Only communicators stand between civilization and a new Dark Age. But your quest starts with a taboo: Never write the 20 words that will bring down a curse on you, your communications and all mankind.
Or, well, at least you will doom your pitches, press releases and internal emails, according to two scribes who have spent years reading ancient scrolls and overhyped press releases.
Michael Smart, principal for MichaelSMARTPR, said he and New York Times technology columnist David Pogue once drew up a list of “cursed words” and hype phrases that undermine your credibility.
Here are the words:
“Lots of journalists tell me, ‘I immediately delete releases as soon as I see one buzzword or any hype,” said Smart, who has successfully landed stories in TIME.com, The New York Times, and many other venues. “The kinder ones say, ‘I just don’t read those words; I skim over them. It’s like they’re not even there. They don’t impress me. They don’t do anything.”
Why not? Because reporters read these phrases 10, 20, even 100 times a day in press releases. These are the PR (and internal comms) equivalent of a guy sidling up to a woman at the bar and saying, “Hey, there, I’m the handsomest dude you’ll ever meet.”
Smart listed the banned words in a presentation last fall at Ragan’s “Breakthrough Strategies for Corporate Communicators” conference at the North Carolina headquarters of SAS, a business software firm. The video was just released on Ragan Training.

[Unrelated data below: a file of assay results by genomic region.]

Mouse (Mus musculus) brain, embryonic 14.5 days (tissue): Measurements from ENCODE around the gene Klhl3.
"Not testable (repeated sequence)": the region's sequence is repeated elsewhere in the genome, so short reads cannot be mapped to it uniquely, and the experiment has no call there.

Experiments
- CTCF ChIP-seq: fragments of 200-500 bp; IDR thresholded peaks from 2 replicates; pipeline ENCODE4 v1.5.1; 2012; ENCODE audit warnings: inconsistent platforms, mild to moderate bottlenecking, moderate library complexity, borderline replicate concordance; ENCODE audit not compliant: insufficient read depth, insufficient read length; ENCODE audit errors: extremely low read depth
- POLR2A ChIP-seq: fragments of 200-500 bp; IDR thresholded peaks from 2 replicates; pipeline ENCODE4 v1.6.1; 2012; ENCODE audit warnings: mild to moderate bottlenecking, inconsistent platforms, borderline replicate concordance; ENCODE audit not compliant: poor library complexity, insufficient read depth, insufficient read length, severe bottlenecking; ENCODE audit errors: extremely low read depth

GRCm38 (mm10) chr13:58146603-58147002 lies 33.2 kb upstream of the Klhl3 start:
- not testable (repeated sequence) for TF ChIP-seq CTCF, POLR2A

Yes, I know; your product truly is revolutionary. But that won’t impress anyone on the receiving end of the 1,000th email about some earth-shaking new product.
“The reporters not only ignore these, they hold them up as points of mockery,” Smart said. “And if it’s only going internally, I’d say, ‘Well, if the media thinks that, what do you think our audience thinks? Do you think they really buy into the fact that this is a landmark turnkey solution?”
During Smart’s presentation, Ragan Communications CEO Mark Ragan threw in another dark phrase to avoid: Solutions provider.
“I’m expecting McDonald’s to say that they’re the ‘lunchtime solutions provider,'” he said.
Smart allows that it must have been awesome to be the first person to think of the phrase cutting-edge. But within a month it meant nothing, he says, so communicators adopted leading-edge, which likewise became a cliché in no time.
How to avoid the “cursed words”? Use specifics. If something’s cutting-edge or revolutionary, specify what’s new about it, Smart said. What does it do? How fast is it?
Let nouns and verbs do the work of adjectives and adverbs, Smart said. Concrete images enliven your writing. He offered this comparison:
Johnson was hungry.
Johnson ordered a triple cheeseburger and a barbecue chicken sandwich.
Don’t send your poor press release to its doom. Avoid the curse.
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